Perhaps the speaker knows the man personally, or possibly the speaker is inferring this by the impoverished conditions that this man must have been in to mark a grave only with a piece of wood. This is where Simmerman begins to give the grave a history.
In this final sentence, Simmerman closes his poem and conveys a last thought. In order to express the particularities of life, we rely on the image that certain words bring about.
These details all add to the particular mood of the event. That the experience of burying a child is too powerful for words. It is through the image, not the words, in which true emotion is expressed, the speechless is expressed, the inexpressible.
Simmerman uses certain sound to add to the mood as well.
The physical toil is symbolic of his emotional toil. The forth sentence, starting on line nineteen, continues to add to the overall mood of the poem.
The reader now should have an idea of how it must have had to feel like for that man, that night, cold and alone. Simmerman also uses repetition to emphasize that the man had to leave.
This is a simple man, who dug a simple grave, which speaks to us simply. It is in this sentence where the reader is given a more detailed setting for the grave. At best words can only generalize. Regardless the reader is lead to believe that this man had to steal the wood, emphasizing that the man had to go through hardship and take great risk in order to dig this grave.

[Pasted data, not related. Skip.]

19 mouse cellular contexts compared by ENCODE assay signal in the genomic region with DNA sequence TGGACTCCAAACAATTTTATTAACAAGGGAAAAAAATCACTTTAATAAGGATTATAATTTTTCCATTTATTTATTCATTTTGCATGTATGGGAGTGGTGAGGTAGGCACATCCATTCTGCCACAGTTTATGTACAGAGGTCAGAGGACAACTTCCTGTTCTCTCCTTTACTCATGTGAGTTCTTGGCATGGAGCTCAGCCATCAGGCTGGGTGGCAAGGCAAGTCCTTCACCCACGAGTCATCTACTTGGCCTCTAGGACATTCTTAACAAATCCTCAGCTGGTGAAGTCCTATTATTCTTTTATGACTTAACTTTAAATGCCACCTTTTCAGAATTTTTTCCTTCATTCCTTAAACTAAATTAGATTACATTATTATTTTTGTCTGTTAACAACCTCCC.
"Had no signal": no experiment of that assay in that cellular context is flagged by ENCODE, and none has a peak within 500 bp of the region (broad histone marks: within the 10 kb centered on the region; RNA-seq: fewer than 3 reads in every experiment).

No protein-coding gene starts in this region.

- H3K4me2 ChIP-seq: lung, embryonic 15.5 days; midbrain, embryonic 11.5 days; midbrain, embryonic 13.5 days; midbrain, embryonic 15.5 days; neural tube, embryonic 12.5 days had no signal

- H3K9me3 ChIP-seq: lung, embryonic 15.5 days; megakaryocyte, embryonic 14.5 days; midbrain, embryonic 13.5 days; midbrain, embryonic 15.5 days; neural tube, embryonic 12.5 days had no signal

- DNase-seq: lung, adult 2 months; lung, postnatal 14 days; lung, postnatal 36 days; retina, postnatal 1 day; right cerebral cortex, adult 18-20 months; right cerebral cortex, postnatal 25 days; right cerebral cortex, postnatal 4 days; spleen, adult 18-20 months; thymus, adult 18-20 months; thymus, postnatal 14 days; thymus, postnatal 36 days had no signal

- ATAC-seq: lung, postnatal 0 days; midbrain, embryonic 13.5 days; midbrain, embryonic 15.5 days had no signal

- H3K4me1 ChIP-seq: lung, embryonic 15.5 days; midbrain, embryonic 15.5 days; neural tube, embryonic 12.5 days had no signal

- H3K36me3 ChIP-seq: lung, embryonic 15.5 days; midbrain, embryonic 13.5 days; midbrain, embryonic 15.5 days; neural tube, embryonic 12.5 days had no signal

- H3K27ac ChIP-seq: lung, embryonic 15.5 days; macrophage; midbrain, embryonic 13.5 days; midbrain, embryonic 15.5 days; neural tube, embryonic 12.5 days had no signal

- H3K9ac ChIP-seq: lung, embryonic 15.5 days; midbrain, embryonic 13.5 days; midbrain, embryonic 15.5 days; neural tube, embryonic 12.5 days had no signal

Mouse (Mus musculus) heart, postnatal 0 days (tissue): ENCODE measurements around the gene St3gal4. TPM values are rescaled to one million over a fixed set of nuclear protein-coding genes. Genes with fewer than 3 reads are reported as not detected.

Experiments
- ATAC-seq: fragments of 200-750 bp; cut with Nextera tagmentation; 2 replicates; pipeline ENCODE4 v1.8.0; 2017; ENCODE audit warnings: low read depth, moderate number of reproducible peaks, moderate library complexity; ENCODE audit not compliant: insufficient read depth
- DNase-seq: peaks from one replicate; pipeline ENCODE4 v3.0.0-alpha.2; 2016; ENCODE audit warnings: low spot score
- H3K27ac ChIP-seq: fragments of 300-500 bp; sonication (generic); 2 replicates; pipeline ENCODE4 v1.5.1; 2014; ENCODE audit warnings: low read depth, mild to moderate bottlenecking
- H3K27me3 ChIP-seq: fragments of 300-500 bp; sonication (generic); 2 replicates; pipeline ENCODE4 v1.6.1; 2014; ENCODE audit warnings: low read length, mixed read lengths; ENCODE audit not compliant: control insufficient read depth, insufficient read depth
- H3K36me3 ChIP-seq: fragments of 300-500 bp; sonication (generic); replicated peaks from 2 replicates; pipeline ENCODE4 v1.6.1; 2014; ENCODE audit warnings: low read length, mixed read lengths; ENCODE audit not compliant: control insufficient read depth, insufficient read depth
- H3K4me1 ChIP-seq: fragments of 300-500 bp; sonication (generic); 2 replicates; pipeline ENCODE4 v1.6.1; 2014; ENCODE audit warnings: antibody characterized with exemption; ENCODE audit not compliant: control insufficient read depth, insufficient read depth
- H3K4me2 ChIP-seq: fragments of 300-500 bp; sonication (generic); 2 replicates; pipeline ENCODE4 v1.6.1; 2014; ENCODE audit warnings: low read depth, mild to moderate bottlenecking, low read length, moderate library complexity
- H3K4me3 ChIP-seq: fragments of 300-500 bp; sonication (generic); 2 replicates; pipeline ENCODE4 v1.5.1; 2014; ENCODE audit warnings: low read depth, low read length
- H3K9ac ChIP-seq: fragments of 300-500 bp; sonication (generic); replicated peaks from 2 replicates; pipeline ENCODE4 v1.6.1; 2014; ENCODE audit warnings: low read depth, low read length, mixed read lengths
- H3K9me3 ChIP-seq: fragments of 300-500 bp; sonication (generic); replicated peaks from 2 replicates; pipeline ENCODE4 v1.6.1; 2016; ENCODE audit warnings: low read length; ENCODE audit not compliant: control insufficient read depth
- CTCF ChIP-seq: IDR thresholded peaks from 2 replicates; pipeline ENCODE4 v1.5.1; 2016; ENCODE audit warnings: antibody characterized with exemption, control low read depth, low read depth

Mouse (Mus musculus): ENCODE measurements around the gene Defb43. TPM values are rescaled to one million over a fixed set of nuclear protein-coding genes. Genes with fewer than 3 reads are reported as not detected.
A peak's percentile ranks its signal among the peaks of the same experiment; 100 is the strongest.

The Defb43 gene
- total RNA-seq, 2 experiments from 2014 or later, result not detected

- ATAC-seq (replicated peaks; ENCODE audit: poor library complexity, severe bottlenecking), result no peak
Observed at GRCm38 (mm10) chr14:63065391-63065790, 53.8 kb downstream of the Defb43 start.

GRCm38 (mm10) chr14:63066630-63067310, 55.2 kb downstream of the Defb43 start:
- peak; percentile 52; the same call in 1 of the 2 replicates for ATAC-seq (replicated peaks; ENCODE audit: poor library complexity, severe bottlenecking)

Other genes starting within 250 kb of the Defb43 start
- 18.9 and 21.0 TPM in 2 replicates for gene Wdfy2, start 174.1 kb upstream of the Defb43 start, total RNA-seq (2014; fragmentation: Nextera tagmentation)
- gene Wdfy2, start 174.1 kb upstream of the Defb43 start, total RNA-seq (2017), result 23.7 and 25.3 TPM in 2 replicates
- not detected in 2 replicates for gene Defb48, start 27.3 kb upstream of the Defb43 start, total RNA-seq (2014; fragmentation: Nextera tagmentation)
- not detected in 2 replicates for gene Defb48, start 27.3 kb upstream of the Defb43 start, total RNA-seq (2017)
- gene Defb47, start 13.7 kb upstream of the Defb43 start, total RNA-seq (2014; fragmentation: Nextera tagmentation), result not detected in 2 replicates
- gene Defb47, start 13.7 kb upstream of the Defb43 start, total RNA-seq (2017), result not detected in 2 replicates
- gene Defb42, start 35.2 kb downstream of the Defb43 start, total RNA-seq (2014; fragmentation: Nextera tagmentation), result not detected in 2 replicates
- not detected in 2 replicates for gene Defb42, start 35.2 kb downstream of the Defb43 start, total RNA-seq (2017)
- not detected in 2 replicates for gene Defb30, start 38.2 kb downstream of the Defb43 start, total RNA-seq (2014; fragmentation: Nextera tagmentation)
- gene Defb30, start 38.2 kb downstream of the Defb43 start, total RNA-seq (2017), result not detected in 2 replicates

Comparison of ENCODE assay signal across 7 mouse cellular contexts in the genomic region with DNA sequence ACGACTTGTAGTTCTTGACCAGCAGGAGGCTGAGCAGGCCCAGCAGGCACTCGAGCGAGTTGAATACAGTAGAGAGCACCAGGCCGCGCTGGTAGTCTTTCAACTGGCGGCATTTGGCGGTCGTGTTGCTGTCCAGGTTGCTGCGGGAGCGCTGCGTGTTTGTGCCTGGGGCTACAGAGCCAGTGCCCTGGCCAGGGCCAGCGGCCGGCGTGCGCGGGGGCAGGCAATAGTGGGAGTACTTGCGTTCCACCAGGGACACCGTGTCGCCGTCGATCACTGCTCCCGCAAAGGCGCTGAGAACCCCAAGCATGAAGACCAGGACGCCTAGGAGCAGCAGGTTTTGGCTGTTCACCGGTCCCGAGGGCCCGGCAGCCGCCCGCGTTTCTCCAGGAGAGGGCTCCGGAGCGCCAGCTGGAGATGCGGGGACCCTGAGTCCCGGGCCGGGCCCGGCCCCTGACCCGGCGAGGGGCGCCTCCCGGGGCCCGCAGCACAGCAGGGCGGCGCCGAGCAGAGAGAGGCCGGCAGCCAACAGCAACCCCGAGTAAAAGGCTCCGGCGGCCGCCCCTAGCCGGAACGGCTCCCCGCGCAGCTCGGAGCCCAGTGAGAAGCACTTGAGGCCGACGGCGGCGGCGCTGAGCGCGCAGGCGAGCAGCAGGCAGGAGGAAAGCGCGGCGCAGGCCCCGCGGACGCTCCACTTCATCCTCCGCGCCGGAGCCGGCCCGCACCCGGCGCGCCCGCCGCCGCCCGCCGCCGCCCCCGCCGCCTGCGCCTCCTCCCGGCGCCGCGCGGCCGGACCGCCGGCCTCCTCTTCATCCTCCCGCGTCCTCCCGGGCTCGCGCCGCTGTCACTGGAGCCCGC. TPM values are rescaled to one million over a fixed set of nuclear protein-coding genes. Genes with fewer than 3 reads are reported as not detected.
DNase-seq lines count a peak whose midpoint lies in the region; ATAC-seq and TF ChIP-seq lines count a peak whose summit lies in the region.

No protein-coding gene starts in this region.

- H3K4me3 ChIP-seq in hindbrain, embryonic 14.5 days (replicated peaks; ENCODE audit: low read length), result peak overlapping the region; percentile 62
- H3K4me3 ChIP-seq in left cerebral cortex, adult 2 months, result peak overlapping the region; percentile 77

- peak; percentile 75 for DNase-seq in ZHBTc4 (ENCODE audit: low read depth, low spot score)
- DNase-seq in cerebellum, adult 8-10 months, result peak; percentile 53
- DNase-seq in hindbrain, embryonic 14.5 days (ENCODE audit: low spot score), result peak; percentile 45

Obviously the land that Simmerman mentions does not have a heart, but the image of a piece of lumber being driven through the metaphorical heart of the land is a powerful image, perhaps something one might experience in some vampire movie.
But by using heart, Simmerman is also personifying the land, giving it a human characteristic, which focuses the reader on the land. Perhaps he is illiterate, or just tired from digging the grave, or maybe just too simple minded to even think of writing something.
The word heart itself carries with it many meanings: Words are symbols, each with their own attached meanings. The image is enough.Explication of a Poem Jim Simmerman’s Child’s Grave, Hale County, Alabama.
Explication of a Poem Jim Simmerman’s Child’s Grave, Hale County, Alabama The power of an image is immense - Explication of a Poem Jim Simmerman’s Child’s Grave, Hale County, Alabama introduction.
A poem can single out an ordinary object of daily .Download